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The United States calls on India, Pakistan to "avoid escalation at all costs" | News



US Secretary of State Mike Pompeo has called on India and Pakistan to avoid "further military activity" following a dramatic escalation of tensions between the two South Asian neighbors.

His comments on Tuesday came a day after Pakistan said it reserved the right to respond to Indian air reports that hit near the northern Pakistani village of Jaba, located about. 10 km west of the border with Pakistan's administered Kashmir and 60 km from the control line, which separates Indian and Pakistani administration Kashmir.

Separately, four people, including two children, were killed and seven others were injured Tuesday in an exchange of fire between Indian and Pakistani troops in Pakistan's administered Kashmir district of Kotli, according to officials.

In the rising tensions, Pompeo said he held separate talks with the foreign ministers of India and Pakistan.

"I expressed both ministers that we urge India and Pakistan to exercise restraint and avoid escalation at all costs," Pompeo said in a statement issued in Washington DC on Tuesday.

"I also called on both ministers to prioritize direct communication and avoid further military activity," he added.

Pakistan says "will respond" to Indian attacks on its territory

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On Tuesday, India's Foreign Minister Vijay Gokhale said the "non-military preventive action" aimed at a training camp for armed group Jaish-e-Muhammad (JeM), who claimed a suicide attack earlier this month, killing 42 Indian security forces and tense tensions between the neighbors.

"In this operation, a very large number of JeM terrorists, coaches, senior commanders and groups of jihadis who were trained for [suicide] action were eliminated," Gokhale told journalists in New Delhi.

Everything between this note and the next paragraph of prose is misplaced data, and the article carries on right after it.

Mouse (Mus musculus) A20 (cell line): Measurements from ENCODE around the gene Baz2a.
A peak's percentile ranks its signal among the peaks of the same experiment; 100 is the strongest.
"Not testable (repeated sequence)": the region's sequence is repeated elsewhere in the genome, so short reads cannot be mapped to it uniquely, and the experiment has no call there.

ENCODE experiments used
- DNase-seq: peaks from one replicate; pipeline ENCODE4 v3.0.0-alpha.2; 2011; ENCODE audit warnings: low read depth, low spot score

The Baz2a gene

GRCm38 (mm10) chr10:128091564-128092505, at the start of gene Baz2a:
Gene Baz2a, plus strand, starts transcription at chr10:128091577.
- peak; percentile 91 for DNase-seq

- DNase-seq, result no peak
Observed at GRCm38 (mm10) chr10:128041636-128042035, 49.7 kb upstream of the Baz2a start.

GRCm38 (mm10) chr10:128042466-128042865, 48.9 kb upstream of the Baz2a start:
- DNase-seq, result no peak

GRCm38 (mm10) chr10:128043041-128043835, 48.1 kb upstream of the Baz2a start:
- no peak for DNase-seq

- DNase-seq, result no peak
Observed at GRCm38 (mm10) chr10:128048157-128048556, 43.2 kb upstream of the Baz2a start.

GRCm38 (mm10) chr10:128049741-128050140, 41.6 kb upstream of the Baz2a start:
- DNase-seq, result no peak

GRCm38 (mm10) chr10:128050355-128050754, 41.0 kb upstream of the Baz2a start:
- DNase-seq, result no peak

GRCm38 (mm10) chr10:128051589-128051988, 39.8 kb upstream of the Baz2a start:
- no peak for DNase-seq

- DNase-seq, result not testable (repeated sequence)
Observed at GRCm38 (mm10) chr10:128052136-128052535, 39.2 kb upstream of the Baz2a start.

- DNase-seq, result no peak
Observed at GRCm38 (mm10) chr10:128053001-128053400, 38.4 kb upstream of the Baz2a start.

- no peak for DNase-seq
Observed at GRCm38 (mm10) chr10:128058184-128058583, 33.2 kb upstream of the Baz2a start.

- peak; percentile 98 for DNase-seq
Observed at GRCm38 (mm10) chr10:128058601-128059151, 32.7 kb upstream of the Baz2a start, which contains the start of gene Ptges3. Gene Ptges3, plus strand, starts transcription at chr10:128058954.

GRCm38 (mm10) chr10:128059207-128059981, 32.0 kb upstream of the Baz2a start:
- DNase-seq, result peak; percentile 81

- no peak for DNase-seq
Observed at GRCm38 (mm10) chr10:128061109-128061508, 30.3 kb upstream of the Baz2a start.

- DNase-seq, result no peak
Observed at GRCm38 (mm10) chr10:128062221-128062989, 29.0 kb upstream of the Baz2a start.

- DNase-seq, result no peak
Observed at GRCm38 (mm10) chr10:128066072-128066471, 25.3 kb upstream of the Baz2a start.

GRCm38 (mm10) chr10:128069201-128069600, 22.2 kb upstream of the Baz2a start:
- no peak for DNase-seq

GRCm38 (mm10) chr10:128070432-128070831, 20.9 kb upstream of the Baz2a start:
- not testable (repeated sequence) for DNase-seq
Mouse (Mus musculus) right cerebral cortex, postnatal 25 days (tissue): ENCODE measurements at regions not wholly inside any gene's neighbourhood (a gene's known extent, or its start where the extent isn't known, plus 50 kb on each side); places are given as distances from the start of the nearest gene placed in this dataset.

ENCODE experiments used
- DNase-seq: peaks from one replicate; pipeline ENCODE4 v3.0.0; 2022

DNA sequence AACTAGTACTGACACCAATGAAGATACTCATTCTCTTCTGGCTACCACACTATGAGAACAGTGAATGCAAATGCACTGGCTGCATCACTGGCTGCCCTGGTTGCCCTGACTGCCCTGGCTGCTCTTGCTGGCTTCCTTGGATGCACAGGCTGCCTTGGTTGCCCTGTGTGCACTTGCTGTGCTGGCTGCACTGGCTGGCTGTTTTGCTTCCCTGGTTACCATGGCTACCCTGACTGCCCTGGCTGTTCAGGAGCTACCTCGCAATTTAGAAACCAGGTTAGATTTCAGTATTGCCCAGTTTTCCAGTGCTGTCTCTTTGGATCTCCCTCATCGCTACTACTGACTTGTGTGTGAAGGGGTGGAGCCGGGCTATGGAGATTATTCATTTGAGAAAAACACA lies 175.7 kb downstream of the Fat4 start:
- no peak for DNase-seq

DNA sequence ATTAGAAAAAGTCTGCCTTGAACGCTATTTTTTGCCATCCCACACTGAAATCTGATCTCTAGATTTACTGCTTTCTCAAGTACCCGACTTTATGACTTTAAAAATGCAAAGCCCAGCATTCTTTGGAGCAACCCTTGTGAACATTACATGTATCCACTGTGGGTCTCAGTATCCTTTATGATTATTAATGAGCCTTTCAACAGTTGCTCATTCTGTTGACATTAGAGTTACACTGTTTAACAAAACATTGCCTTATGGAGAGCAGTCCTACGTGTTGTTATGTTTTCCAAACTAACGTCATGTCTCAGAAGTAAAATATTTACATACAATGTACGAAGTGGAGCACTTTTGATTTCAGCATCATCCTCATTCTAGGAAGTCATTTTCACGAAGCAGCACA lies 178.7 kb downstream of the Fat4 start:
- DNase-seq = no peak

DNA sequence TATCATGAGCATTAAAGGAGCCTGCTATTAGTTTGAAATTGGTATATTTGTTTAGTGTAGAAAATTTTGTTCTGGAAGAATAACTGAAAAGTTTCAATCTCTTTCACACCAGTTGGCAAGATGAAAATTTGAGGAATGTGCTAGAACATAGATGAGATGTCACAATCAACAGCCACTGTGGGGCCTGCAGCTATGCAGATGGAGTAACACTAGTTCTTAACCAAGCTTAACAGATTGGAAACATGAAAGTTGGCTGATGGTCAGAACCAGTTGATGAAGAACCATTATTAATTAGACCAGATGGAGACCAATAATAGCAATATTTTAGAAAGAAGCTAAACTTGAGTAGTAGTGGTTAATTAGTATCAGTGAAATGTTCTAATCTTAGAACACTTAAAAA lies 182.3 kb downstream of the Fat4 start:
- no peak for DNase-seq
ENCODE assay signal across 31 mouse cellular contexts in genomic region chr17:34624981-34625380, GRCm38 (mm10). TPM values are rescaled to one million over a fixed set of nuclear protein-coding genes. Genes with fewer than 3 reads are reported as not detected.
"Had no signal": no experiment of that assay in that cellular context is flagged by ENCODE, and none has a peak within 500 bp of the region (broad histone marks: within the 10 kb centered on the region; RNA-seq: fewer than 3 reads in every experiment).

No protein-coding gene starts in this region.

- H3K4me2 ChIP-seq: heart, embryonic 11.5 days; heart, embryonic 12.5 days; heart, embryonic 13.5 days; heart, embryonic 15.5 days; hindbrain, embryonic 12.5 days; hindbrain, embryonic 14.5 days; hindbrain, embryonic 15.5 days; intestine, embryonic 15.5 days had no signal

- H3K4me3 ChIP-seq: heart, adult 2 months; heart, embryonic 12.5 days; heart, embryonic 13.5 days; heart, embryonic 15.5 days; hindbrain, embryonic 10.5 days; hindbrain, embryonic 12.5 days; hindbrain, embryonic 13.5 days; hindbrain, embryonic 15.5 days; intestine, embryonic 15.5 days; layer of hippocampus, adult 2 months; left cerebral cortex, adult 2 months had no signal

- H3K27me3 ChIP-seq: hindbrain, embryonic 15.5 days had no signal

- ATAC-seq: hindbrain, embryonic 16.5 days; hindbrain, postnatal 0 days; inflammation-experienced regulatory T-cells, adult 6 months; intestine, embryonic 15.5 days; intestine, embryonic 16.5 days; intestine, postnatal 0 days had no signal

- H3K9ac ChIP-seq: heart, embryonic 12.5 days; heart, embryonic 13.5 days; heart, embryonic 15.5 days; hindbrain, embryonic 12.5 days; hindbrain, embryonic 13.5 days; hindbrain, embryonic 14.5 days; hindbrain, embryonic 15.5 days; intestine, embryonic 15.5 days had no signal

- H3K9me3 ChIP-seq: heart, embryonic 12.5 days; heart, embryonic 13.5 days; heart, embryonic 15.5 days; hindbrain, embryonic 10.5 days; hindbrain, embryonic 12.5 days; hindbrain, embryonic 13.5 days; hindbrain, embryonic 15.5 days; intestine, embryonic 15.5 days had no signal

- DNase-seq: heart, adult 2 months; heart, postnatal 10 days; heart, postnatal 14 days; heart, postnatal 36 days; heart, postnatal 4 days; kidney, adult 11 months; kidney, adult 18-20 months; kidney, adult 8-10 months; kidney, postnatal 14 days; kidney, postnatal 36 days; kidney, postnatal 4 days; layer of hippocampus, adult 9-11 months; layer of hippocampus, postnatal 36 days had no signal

However, Pakistan disputed the claim and said India was "a lie" and no accidents occurred from the attacks.

"There is not even a single brick in the waste," said the large Pakistani military spokesman Asif Ghafoor at a press conference at the military headquarters in Rawalpindi.

"If there was any infrastructure there would be some dirt. They say [hundreds of] people were killed – I say if there were even 10 people there would be some bodies there."

Ghafoor invited foreign diplomats and media to visit the area to check Pakistan's version of the events.

Kashmir excitement: Anxiety along the control line (2:20)

Witnesses and local journalists told Al Jazeera that the Indian ammunition seemed to hit a mostly uninhabited forest near the mountain village of Jaba.

"The cargo load was dropped close to the forest in Batrasi, it is completely uninhabited," said Khalid Chaudhry, a local journalist. Two other journalists on site confirmed this version of the events.

After the air strikes, President Pakistan's Prime Minister Imran Khan chaired a meeting of the country's National Security Committee, which includes both civilian and military leadership.

Khan also called a special meeting of Pakistan's National Command Authority – the country's top nuclear decision-making body – Wednesday.

"Pakistan must respond to the time and place it chooses", a government statement said.

SOURCE:
Al Jazeera and news agencies


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